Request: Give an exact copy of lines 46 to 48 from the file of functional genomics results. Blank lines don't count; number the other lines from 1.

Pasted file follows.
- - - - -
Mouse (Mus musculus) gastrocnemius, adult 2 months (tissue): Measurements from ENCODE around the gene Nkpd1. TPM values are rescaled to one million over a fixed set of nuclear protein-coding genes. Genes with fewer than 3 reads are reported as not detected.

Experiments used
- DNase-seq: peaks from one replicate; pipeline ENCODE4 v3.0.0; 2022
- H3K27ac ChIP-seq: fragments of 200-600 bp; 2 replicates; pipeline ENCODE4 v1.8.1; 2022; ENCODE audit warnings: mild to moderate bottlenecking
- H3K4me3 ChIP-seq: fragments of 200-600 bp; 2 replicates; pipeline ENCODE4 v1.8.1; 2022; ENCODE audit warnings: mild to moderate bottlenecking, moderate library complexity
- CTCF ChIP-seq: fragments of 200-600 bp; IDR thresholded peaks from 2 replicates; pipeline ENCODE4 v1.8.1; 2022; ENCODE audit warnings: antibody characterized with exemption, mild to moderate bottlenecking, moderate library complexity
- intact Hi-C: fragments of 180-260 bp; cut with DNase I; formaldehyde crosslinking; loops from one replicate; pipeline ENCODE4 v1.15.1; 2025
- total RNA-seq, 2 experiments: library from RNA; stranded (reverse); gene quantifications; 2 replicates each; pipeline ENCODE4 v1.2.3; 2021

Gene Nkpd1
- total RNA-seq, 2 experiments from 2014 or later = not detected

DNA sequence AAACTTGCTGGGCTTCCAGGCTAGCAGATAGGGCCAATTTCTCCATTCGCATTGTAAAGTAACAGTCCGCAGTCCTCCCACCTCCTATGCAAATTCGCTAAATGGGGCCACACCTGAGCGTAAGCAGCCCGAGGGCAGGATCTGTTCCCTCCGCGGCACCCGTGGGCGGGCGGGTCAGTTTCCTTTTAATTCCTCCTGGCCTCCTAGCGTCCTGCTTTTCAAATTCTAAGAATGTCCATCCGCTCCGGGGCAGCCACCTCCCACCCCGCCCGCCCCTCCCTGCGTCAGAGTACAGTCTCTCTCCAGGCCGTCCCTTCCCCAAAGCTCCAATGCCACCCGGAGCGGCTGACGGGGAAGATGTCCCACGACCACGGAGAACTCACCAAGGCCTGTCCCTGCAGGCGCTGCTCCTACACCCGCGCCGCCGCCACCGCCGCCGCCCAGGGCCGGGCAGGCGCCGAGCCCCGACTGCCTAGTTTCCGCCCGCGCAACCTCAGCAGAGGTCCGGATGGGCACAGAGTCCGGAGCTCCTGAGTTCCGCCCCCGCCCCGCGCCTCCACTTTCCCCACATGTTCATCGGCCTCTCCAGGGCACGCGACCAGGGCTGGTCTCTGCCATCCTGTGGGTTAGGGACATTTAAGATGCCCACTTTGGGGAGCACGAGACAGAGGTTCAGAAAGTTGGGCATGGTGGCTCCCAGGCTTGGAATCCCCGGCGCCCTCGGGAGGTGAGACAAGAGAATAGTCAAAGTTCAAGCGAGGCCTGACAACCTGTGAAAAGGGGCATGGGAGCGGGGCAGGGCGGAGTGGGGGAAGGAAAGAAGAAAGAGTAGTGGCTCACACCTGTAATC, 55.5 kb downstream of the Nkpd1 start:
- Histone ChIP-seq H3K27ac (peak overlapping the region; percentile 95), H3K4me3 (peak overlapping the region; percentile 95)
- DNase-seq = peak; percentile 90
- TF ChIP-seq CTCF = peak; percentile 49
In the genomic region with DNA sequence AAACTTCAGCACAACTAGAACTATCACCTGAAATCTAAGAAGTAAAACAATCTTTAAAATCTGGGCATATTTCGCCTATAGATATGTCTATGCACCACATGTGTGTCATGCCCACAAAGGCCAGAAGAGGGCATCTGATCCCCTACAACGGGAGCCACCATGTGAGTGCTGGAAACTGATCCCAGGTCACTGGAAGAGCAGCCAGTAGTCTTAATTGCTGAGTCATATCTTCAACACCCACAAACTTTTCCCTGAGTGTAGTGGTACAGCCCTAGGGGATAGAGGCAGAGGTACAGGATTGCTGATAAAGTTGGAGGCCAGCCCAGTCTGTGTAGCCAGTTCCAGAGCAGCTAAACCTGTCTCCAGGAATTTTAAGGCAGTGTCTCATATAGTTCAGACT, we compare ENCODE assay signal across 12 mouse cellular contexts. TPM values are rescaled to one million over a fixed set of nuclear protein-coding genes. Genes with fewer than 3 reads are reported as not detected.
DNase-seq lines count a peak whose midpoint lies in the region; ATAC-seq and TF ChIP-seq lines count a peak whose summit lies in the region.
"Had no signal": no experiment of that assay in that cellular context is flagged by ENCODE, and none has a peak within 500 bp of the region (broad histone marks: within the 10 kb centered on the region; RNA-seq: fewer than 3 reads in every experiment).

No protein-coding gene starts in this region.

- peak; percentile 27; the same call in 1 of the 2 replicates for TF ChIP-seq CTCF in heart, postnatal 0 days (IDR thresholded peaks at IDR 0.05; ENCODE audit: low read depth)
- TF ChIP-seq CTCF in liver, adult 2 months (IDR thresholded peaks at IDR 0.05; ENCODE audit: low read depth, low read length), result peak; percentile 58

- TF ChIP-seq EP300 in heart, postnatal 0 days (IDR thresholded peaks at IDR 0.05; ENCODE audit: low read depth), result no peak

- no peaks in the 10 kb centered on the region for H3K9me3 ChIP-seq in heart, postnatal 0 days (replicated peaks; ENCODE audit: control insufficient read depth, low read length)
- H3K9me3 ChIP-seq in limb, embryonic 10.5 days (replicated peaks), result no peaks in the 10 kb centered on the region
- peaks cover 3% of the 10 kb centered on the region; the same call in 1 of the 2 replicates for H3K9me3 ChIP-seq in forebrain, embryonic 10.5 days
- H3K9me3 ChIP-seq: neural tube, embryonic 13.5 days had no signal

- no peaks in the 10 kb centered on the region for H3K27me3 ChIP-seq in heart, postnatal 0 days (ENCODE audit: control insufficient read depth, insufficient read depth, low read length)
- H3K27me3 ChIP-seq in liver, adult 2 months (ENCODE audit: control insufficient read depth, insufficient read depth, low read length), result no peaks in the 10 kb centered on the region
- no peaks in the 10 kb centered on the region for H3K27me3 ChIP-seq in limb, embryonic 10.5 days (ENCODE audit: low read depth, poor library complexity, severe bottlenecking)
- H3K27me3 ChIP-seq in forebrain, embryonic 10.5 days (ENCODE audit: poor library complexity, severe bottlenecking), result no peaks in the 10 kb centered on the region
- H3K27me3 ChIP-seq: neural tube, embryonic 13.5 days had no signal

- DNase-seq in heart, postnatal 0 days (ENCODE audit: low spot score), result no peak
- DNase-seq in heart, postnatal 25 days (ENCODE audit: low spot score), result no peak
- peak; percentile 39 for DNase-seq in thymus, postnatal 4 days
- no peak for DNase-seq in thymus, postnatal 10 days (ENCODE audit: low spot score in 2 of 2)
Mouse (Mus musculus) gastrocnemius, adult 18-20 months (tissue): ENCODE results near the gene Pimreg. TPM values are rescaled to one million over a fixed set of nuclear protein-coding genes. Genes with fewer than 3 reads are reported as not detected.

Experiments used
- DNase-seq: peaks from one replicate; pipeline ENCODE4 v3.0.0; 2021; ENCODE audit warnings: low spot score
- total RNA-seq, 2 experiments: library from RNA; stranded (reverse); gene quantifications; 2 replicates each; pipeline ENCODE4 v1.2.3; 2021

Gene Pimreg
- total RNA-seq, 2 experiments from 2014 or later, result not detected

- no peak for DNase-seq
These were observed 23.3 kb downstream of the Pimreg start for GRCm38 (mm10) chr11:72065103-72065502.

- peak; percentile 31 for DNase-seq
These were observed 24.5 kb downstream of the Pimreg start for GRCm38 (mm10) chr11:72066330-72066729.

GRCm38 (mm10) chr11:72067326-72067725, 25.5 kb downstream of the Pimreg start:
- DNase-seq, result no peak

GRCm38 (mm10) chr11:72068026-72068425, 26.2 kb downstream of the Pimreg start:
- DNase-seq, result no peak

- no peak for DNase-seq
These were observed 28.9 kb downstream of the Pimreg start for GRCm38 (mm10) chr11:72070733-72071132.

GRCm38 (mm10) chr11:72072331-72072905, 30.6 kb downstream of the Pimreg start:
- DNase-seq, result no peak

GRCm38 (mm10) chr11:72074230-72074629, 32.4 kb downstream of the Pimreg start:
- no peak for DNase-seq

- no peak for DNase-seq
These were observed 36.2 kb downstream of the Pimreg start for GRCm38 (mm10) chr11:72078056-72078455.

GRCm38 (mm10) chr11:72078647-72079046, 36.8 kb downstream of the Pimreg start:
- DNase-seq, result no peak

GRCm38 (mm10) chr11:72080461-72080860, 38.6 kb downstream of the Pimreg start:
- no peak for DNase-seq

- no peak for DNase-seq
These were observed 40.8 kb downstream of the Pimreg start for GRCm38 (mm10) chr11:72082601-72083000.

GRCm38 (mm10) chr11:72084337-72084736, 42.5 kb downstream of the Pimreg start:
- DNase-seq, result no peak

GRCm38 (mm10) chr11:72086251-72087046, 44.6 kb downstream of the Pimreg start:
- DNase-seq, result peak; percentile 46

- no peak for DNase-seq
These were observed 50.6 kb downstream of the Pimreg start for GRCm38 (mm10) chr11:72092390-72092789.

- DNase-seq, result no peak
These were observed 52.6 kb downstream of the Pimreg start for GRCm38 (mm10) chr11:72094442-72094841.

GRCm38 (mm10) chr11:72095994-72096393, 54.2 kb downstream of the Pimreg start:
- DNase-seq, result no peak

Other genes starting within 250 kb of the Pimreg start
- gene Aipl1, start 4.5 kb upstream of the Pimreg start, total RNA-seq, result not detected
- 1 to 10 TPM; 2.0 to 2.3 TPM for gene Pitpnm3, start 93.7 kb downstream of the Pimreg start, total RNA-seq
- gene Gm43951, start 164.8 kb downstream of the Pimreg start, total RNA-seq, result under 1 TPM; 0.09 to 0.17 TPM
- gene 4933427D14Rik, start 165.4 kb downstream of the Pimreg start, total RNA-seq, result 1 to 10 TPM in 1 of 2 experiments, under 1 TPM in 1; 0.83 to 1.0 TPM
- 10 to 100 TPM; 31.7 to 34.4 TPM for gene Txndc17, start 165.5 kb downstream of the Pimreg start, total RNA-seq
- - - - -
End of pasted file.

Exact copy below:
- DNase-seq, result no peak

GRCm38 (mm10) chr11:72068026-72068425, 26.2 kb downstream of the Pimreg start:
- DNase-seq, result no peak